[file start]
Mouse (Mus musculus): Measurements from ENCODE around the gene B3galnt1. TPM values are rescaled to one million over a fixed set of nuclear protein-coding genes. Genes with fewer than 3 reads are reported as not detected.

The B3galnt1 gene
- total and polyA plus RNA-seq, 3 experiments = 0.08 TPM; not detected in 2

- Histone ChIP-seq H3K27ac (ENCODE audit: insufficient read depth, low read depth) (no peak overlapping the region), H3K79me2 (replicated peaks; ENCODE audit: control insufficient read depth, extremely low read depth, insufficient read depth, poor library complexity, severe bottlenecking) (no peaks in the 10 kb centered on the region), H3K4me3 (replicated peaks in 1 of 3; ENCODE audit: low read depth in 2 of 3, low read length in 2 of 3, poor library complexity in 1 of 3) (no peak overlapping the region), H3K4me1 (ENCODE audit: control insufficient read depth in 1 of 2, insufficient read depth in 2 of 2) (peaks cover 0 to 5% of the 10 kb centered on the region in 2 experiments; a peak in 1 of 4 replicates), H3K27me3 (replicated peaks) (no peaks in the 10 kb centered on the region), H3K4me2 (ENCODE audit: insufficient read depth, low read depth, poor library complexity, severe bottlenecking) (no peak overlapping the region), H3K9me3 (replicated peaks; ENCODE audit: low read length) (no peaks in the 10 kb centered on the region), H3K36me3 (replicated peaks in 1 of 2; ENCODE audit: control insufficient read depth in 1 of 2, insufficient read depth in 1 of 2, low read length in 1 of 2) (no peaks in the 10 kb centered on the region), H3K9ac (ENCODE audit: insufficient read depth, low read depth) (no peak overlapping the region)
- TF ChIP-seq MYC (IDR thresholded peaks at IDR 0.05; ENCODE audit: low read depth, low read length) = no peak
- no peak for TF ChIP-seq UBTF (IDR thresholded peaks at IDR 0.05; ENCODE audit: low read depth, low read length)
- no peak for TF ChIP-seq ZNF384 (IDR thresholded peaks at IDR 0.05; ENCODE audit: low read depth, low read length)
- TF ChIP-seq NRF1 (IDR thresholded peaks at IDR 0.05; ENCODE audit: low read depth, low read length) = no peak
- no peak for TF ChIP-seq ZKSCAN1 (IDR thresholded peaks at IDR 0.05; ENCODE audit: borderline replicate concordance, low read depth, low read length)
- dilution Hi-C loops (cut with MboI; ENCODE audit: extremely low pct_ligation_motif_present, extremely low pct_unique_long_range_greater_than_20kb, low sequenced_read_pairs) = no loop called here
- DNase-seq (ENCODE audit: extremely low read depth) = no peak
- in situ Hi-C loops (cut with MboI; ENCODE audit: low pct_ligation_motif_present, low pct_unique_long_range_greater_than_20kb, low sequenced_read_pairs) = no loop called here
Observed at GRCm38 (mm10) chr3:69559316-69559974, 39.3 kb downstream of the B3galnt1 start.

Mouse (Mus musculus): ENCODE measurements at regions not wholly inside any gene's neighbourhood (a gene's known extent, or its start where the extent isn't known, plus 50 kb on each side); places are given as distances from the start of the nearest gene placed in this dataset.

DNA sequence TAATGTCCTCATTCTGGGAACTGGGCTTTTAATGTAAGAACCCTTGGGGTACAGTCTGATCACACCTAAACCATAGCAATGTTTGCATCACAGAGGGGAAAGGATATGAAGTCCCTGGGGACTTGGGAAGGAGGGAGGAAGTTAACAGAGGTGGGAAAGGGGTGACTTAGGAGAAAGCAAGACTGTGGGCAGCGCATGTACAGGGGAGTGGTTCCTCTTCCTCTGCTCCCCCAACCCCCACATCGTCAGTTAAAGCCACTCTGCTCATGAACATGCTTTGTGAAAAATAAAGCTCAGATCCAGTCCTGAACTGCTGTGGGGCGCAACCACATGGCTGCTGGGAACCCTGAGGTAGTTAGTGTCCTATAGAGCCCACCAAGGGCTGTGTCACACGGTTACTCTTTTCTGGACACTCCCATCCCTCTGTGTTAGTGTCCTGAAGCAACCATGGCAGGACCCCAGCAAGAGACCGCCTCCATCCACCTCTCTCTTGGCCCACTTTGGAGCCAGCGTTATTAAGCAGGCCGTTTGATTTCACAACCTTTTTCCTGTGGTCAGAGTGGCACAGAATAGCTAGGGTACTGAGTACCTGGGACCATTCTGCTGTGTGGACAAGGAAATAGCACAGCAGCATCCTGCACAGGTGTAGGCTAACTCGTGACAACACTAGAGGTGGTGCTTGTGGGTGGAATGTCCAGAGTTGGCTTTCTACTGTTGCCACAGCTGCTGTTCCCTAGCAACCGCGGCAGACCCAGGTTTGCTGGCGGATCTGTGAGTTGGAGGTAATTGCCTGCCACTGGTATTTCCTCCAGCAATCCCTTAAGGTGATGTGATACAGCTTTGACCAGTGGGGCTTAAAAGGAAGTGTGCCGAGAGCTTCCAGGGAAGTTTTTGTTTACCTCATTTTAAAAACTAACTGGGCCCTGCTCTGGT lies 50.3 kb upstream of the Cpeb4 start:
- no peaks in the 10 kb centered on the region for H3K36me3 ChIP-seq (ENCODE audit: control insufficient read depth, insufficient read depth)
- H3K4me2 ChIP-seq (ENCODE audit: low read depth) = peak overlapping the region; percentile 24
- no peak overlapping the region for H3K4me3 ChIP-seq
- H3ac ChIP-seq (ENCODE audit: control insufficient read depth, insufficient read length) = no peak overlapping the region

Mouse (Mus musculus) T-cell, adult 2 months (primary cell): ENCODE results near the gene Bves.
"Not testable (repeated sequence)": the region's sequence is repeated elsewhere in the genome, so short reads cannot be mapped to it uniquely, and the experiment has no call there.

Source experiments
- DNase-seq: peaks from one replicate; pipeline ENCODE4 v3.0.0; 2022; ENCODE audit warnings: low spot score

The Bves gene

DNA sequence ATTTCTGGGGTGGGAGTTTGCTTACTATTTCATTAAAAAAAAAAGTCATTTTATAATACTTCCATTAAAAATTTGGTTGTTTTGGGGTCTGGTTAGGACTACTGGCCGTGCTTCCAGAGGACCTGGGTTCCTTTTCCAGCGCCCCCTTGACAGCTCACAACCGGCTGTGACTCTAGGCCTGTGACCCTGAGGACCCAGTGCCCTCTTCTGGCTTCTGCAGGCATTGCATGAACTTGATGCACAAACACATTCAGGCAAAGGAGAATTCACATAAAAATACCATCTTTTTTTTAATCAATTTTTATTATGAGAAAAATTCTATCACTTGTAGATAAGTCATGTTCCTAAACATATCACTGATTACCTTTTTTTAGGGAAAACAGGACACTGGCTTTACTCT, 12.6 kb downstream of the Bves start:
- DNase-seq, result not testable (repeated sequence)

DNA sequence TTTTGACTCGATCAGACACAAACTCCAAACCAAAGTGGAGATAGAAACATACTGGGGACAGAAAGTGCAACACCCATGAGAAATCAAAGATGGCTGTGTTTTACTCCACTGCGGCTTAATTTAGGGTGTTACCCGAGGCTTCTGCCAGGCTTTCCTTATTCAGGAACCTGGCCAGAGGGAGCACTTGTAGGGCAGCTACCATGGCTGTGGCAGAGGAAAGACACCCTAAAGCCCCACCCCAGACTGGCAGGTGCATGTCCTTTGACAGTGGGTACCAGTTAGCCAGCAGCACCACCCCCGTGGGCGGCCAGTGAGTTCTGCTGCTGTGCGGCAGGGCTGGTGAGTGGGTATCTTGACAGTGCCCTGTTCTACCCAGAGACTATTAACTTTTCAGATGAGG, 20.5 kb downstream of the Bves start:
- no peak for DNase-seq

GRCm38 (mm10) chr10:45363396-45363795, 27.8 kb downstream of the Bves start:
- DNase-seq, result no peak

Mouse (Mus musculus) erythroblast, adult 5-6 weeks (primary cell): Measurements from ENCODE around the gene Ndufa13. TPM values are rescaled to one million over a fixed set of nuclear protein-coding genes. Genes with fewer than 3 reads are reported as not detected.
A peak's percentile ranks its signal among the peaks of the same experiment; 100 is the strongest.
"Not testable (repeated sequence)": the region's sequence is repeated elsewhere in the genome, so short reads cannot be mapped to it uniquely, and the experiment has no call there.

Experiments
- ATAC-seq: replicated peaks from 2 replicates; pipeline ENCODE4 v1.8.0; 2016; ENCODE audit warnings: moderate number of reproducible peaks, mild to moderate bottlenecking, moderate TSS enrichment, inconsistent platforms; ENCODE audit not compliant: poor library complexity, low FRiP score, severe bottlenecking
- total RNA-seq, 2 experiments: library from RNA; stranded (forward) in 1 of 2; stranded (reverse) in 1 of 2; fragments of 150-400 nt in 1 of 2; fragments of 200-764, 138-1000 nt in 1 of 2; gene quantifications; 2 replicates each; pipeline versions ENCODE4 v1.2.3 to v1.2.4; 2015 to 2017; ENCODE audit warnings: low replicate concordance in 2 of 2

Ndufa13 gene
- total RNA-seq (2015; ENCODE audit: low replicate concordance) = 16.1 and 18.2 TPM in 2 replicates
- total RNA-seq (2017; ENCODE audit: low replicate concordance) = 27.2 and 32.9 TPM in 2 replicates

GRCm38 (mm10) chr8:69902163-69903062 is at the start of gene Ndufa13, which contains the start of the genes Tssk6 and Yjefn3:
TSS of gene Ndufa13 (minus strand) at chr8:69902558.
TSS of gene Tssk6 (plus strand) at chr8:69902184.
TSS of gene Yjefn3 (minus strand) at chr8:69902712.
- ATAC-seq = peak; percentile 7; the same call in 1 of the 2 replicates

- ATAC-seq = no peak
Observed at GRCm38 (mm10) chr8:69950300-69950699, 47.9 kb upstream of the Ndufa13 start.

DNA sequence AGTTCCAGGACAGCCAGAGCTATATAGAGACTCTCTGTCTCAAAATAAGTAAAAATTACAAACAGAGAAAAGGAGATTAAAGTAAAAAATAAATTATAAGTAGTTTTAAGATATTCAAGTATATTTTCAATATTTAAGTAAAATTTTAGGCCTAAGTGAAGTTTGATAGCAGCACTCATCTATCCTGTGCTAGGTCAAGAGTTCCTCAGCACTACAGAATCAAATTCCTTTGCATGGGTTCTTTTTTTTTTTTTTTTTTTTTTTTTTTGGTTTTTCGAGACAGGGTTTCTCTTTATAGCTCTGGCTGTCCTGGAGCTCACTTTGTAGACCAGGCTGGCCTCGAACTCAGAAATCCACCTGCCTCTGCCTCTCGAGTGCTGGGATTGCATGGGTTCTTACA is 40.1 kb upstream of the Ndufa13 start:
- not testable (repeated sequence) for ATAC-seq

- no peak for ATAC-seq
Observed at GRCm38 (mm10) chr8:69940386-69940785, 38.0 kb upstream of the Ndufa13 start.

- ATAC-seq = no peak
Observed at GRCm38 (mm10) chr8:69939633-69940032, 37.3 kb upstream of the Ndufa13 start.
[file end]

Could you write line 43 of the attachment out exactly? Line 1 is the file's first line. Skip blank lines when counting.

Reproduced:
TSS of gene Yjefn3 (minus strand) at chr8:69902712.